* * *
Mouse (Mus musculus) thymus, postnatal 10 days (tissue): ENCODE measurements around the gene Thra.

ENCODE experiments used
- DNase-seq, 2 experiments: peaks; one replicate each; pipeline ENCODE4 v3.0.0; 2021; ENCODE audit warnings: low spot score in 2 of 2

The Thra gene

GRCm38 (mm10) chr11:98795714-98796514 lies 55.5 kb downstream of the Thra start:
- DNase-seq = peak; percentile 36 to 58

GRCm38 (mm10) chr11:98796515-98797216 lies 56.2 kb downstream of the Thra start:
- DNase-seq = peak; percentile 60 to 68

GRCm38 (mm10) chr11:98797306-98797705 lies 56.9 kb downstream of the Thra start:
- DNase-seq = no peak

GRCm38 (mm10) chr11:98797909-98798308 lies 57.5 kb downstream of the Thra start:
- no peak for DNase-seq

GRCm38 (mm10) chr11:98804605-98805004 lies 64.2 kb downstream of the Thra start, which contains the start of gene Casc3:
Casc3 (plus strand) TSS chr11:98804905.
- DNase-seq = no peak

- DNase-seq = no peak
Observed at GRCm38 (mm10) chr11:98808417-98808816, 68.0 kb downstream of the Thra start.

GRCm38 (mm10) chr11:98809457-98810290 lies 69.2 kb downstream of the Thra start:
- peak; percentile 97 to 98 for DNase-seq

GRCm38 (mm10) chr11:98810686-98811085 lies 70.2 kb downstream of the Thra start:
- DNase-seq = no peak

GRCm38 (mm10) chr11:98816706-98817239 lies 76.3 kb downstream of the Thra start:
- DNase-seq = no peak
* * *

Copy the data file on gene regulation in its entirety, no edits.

Mouse (Mus musculus) thymus, postnatal 10 days (tissue): ENCODE measurements around the gene Thra.

ENCODE experiments used
- DNase-seq, 2 experiments: peaks; one replicate each; pipeline ENCODE4 v3.0.0; 2021; ENCODE audit warnings: low spot score in 2 of 2

The Thra gene

GRCm38 (mm10) chr11:98795714-98796514 lies 55.5 kb downstream of the Thra start:
- DNase-seq = peak; percentile 36 to 58

GRCm38 (mm10) chr11:98796515-98797216 lies 56.2 kb downstream of the Thra start:
- DNase-seq = peak; percentile 60 to 68

GRCm38 (mm10) chr11:98797306-98797705 lies 56.9 kb downstream of the Thra start:
- DNase-seq = no peak

GRCm38 (mm10) chr11:98797909-98798308 lies 57.5 kb downstream of the Thra start:
- no peak for DNase-seq

GRCm38 (mm10) chr11:98804605-98805004 lies 64.2 kb downstream of the Thra start, which contains the start of gene Casc3:
Casc3 (plus strand) TSS chr11:98804905.
- DNase-seq = no peak

- DNase-seq = no peak
Observed at GRCm38 (mm10) chr11:98808417-98808816, 68.0 kb downstream of the Thra start.

GRCm38 (mm10) chr11:98809457-98810290 lies 69.2 kb downstream of the Thra start:
- peak; percentile 97 to 98 for DNase-seq

GRCm38 (mm10) chr11:98810686-98811085 lies 70.2 kb downstream of the Thra start:
- DNase-seq = no peak

GRCm38 (mm10) chr11:98816706-98817239 lies 76.3 kb downstream of the Thra start:
- DNase-seq = no peak